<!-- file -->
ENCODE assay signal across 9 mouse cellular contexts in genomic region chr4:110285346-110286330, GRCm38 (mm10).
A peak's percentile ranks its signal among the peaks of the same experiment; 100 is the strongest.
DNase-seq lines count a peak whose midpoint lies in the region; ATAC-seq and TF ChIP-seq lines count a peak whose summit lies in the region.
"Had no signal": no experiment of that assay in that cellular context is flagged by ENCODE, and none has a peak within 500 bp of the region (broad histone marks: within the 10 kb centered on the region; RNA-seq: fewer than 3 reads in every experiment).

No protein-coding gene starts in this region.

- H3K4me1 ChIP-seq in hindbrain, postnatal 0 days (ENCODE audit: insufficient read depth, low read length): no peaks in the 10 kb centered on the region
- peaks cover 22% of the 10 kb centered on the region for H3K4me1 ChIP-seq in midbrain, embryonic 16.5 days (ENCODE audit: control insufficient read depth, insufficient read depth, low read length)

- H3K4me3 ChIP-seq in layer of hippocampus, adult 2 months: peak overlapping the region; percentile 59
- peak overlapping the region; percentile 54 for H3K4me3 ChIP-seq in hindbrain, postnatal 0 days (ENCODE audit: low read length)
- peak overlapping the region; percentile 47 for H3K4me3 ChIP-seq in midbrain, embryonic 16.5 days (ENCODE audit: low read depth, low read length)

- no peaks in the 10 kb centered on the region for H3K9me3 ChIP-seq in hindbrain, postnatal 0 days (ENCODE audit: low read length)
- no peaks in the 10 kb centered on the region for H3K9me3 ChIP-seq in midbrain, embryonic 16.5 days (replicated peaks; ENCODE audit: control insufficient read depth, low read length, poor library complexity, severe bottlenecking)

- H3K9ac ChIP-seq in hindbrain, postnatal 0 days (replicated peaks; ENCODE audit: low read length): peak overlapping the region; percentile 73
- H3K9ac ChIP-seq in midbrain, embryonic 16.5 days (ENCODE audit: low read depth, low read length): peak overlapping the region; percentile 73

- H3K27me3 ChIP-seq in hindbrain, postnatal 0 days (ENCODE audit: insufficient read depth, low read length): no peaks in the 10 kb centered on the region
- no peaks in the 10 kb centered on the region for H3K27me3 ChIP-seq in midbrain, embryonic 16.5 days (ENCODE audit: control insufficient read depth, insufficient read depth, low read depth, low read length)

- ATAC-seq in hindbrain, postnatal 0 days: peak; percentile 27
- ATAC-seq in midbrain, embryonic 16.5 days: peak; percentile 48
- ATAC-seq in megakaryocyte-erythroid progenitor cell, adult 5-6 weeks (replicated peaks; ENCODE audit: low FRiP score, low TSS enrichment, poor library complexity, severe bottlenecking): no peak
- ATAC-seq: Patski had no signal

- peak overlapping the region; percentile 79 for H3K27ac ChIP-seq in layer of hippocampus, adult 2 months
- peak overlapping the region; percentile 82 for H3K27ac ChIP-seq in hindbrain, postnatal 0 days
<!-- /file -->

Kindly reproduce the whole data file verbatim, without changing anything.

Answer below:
ENCODE assay signal across 9 mouse cellular contexts in genomic region chr4:110285346-110286330, GRCm38 (mm10).
A peak's percentile ranks its signal among the peaks of the same experiment; 100 is the strongest.
DNase-seq lines count a peak whose midpoint lies in the region; ATAC-seq and TF ChIP-seq lines count a peak whose summit lies in the region.
"Had no signal": no experiment of that assay in that cellular context is flagged by ENCODE, and none has a peak within 500 bp of the region (broad histone marks: within the 10 kb centered on the region; RNA-seq: fewer than 3 reads in every experiment).

No protein-coding gene starts in this region.

- H3K4me1 ChIP-seq in hindbrain, postnatal 0 days (ENCODE audit: insufficient read depth, low read length): no peaks in the 10 kb centered on the region
- peaks cover 22% of the 10 kb centered on the region for H3K4me1 ChIP-seq in midbrain, embryonic 16.5 days (ENCODE audit: control insufficient read depth, insufficient read depth, low read length)

- H3K4me3 ChIP-seq in layer of hippocampus, adult 2 months: peak overlapping the region; percentile 59
- peak overlapping the region; percentile 54 for H3K4me3 ChIP-seq in hindbrain, postnatal 0 days (ENCODE audit: low read length)
- peak overlapping the region; percentile 47 for H3K4me3 ChIP-seq in midbrain, embryonic 16.5 days (ENCODE audit: low read depth, low read length)

- no peaks in the 10 kb centered on the region for H3K9me3 ChIP-seq in hindbrain, postnatal 0 days (ENCODE audit: low read length)
- no peaks in the 10 kb centered on the region for H3K9me3 ChIP-seq in midbrain, embryonic 16.5 days (replicated peaks; ENCODE audit: control insufficient read depth, low read length, poor library complexity, severe bottlenecking)

- H3K9ac ChIP-seq in hindbrain, postnatal 0 days (replicated peaks; ENCODE audit: low read length): peak overlapping the region; percentile 73
- H3K9ac ChIP-seq in midbrain, embryonic 16.5 days (ENCODE audit: low read depth, low read length): peak overlapping the region; percentile 73

- H3K27me3 ChIP-seq in hindbrain, postnatal 0 days (ENCODE audit: insufficient read depth, low read length): no peaks in the 10 kb centered on the region
- no peaks in the 10 kb centered on the region for H3K27me3 ChIP-seq in midbrain, embryonic 16.5 days (ENCODE audit: control insufficient read depth, insufficient read depth, low read depth, low read length)

- ATAC-seq in hindbrain, postnatal 0 days: peak; percentile 27
- ATAC-seq in midbrain, embryonic 16.5 days: peak; percentile 48
- ATAC-seq in megakaryocyte-erythroid progenitor cell, adult 5-6 weeks (replicated peaks; ENCODE audit: low FRiP score, low TSS enrichment, poor library complexity, severe bottlenecking): no peak
- ATAC-seq: Patski had no signal

- peak overlapping the region; percentile 79 for H3K27ac ChIP-seq in layer of hippocampus, adult 2 months
- peak overlapping the region; percentile 82 for H3K27ac ChIP-seq in hindbrain, postnatal 0 days